Why I Love Being a Connector
My friends and colleagues have called me a business unicorn, a manifestation fairy, and the most connected person they know. I’m very grateful for the compliments, and it’s true that I love connecting people to opportunities and making introductions among clients, colleagues, friends, friends of friends... you get the idea.
Not only do I love doing it, I couldn’t turn it off if I tried. I’m happy that that people see me as someone who is eager and willing to facilitate connections because that’s the truth: I truly do love it. Why? Because it’s rewarding for me to share the contacts, resources, and services that have helped me, or that I’ve seen help other people. Having worked eight different jobs in ten years prior to becoming a small business owner, I’m lucky to know people in lots of different industries.
I enjoy staying connected to people and hearing about the exciting things they’re working on. Most of all, I enjoy incorporating my passion for connecting into my coaching and leveraging my network to introduce my clients to people and opportunities that can advance their businesses.
For example, I have a client who just launched her own coaching business. She needed a headshot photographer, accountant, web developer, and lawyer. While she is new to the industry, I’ve been working and living it for three years now, so I leveraged my network to help her find trustworthy and reasonably priced professionals to support her.
I credit my desire to support my coaching and entrepreneur colleagues as one of the reasons my young business is succeeding. I have a group of three coaching friends that I speak with on a regular basis, and we freely share ideas, resources, and connections among us. We are tapped into the needs of each other’s businesses and can make introductions as we come across amazing service providers, potential clients, and available opportunities.
And the truth is, not everyone feels that connecting comes naturally. I completely get that; we all have things we don’t feel will ever be comfortable doing. (For the record, mine is driving a car.) Other people aren’t sure how to leverage their networks, or if there are unspoken rules around connections. Personally, I get a lot of joy from making successful connections, and I encourage others to be generous with their networks whenever they can. If that’s something you’re striving to do, here are some tips to help you dive in.
It couldn’t be more simple. You don’t know what people are looking for unless you are listening. For example, a few months ago, I was trying to limit the amount of time I spent on Facebook, and I realized what I missed most was being able to tap into my networks and see what people needed in their businesses and lives. Whether someone is looking for recommendations for an accountant, the best vegetarian restaurant in Paris, or an app to track their time, I enjoy being able to share the amazing things, people, and places I’ve come across. And when it comes to making recommendations, timing is one of the most important factors. If you’re listening, you learn what people need in that moment, which is when that unicorn magic happens.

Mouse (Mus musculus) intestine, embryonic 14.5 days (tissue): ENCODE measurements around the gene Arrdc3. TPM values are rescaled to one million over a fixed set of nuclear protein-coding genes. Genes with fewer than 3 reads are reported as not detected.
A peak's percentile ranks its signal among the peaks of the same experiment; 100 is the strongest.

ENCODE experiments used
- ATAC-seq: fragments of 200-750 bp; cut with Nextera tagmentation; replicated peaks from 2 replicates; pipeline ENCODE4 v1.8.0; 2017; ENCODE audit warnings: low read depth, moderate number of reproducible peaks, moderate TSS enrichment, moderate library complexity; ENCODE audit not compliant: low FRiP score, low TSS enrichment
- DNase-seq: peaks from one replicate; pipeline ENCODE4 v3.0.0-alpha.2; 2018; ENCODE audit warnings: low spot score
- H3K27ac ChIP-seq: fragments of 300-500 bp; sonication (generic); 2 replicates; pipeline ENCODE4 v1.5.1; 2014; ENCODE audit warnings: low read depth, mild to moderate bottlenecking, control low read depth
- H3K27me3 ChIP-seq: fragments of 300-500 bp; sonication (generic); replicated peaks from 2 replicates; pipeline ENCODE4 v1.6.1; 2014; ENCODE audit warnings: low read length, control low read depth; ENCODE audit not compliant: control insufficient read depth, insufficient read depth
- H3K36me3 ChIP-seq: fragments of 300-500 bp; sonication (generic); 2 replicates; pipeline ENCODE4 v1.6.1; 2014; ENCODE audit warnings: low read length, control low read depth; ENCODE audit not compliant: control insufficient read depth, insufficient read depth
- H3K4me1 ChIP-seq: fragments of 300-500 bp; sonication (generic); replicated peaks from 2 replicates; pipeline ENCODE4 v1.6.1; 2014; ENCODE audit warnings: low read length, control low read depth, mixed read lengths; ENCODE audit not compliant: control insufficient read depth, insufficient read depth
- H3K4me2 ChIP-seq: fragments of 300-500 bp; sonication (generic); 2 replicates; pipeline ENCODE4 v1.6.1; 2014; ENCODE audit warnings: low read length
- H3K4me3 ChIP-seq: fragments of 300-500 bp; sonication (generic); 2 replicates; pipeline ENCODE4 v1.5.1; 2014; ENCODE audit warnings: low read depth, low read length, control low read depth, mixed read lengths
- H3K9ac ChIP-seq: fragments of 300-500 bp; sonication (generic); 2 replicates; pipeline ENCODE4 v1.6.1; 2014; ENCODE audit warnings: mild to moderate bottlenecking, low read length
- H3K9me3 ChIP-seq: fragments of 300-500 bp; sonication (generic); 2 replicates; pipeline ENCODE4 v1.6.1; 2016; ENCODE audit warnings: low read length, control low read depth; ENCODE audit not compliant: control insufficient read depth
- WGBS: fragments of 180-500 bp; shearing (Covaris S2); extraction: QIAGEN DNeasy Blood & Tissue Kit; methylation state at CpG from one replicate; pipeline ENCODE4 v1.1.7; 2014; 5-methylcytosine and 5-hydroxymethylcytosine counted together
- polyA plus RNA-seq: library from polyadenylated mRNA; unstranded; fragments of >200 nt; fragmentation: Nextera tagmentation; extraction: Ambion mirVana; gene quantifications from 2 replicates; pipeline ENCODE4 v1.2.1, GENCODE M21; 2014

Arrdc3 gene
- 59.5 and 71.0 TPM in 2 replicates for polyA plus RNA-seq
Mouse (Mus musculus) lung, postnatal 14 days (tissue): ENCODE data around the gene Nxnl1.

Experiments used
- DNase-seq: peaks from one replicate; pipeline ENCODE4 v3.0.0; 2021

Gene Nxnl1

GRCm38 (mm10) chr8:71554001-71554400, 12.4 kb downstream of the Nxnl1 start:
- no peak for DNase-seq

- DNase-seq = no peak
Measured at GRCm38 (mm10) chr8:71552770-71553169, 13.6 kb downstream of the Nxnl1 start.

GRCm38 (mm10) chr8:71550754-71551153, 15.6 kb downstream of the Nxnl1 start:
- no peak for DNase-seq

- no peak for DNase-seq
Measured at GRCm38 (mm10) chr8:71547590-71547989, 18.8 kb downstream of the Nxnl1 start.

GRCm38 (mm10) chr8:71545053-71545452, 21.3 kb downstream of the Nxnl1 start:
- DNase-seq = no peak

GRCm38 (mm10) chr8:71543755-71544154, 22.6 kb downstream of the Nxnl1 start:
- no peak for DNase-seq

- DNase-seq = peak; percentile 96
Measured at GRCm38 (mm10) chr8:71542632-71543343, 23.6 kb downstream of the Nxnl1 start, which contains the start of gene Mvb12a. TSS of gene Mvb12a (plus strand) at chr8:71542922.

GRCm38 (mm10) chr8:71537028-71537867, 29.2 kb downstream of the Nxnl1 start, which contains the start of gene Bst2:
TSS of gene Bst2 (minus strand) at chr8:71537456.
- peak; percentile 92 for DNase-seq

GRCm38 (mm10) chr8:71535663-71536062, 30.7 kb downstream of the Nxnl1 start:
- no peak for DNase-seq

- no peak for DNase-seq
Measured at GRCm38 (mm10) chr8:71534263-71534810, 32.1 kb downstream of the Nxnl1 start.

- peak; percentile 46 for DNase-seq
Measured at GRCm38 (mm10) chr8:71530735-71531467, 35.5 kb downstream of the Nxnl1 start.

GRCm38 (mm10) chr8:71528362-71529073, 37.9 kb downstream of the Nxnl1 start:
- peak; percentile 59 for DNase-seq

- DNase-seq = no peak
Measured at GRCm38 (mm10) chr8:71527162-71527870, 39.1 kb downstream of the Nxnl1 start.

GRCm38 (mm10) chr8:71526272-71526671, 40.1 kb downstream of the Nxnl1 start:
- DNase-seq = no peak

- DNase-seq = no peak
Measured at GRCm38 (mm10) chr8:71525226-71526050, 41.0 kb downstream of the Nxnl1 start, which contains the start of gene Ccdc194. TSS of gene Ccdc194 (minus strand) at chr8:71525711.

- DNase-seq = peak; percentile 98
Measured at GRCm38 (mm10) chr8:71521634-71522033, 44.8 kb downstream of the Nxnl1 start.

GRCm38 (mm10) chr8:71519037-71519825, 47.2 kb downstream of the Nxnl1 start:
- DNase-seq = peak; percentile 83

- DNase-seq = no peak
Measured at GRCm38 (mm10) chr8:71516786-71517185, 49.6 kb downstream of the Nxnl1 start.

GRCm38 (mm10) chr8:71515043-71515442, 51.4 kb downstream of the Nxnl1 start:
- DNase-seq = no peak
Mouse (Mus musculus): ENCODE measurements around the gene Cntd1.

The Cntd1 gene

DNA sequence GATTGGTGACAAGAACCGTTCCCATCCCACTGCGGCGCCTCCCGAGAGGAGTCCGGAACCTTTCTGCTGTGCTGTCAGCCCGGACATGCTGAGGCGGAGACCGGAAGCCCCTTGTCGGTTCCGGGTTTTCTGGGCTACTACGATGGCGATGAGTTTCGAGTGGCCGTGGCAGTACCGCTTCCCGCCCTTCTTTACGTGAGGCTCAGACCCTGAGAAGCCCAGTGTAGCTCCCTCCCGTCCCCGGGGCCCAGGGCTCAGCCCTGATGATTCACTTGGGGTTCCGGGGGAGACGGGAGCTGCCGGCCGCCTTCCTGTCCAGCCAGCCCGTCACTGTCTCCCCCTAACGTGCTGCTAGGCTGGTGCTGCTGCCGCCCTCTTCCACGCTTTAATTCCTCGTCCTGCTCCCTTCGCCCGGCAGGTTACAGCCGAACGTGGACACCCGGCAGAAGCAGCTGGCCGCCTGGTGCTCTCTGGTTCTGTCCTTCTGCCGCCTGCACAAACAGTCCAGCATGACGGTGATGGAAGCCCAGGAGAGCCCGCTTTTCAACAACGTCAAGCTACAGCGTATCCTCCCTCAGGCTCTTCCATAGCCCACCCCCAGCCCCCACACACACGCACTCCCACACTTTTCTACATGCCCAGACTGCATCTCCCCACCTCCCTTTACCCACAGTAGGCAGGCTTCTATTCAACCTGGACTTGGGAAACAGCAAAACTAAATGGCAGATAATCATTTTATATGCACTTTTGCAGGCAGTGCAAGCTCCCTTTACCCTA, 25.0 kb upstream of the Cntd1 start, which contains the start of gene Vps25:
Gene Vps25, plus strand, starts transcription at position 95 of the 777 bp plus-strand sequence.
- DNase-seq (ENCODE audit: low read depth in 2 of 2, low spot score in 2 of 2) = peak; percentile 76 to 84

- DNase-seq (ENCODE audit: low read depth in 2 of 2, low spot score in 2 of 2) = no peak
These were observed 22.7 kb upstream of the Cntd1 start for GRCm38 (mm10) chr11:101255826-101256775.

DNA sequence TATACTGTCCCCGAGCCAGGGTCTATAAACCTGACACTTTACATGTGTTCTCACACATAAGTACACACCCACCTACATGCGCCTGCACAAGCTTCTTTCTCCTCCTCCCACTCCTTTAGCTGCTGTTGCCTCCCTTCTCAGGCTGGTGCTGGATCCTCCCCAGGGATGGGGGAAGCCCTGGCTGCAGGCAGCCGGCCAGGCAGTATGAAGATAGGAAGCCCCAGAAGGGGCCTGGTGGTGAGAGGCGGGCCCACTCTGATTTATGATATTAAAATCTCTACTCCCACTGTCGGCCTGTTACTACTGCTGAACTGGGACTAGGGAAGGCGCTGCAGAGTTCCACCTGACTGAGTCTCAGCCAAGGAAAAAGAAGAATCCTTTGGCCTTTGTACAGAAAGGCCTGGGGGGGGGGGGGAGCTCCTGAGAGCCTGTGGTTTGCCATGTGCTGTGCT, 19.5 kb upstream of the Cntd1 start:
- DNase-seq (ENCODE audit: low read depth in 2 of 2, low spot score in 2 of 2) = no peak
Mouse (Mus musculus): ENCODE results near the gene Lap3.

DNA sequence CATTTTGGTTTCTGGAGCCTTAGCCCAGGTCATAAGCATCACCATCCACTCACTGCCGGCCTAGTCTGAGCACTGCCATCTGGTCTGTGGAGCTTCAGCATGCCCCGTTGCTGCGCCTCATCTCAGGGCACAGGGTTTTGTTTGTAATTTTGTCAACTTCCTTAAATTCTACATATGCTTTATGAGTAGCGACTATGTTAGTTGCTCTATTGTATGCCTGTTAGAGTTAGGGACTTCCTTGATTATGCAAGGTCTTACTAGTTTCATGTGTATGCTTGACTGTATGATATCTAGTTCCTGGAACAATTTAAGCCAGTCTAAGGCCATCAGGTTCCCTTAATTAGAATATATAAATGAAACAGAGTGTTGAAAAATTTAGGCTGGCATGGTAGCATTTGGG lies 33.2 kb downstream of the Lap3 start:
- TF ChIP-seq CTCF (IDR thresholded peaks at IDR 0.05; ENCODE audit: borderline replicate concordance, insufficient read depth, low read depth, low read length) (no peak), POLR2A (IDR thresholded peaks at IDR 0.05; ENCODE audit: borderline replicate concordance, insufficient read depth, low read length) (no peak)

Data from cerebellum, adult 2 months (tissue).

2. Acknowledge what connections have done for you.
Realizing how far connections have brought you can make you want to leap into action yourself. While much of your success is undoubtedly due to your own hard work and persistence, it’s also very likely that people helped or supported you somewhere along the way. Maybe you were introduced to the most amazing web developer as you were gearing up to launch your website. Or you were connected to an incredible resource who has become a mentor for you. Even if you simply got a recommendation for an amazing hotel, consider how memorable the experience was. Connections can truly be life-changing, which is why it’s so exciting to make them happen.
3. Don’t overthink the etiquette; just use common sense.
If you’re stressing about the etiquette of making connections, don’t overthink it. You’ll be fine if you let common sense prevail. As a general rule, you don’t want to give out contact info without permission, so check with the person that you’re recommending to make sure it’s okay to make an intro or pass their info along. It’s great to speak broadly to how their services have benefitted your business, but don’t get into the specifics of rate; let them hash that out together. If you’re unsure whether someone is looking for more clients, or is interested in potential partnerships, just ask! If the answer is no, they’ll still appreciate that you thought of them, which might lead to them recommending you to others in the future.
4. Be open to small and spontaneous moments of connection.
Even if you don’t consider yourself a networker at heart, you can still reap the benefits of connecting with people in your orbit. Be open to small, spontaneous connections, like making friendly conversation with a stranger behind you in the grocery line, or saying hello to someone you recognize on the street. Sometimes these moments can turn into surprising conversations, and occasionally, they might even send business your way. For instance, my friend, who is also a coach, recently got to talking with a stranger at a concert They rode the subway together, and the next thing my friend knew, her new acquaintance had sent an email to her close friends, talking up my friend and saying how amazing a coach she is. My friend now is taking on a ton of new clients within this one group, all because of this one spontaneous moment of connection.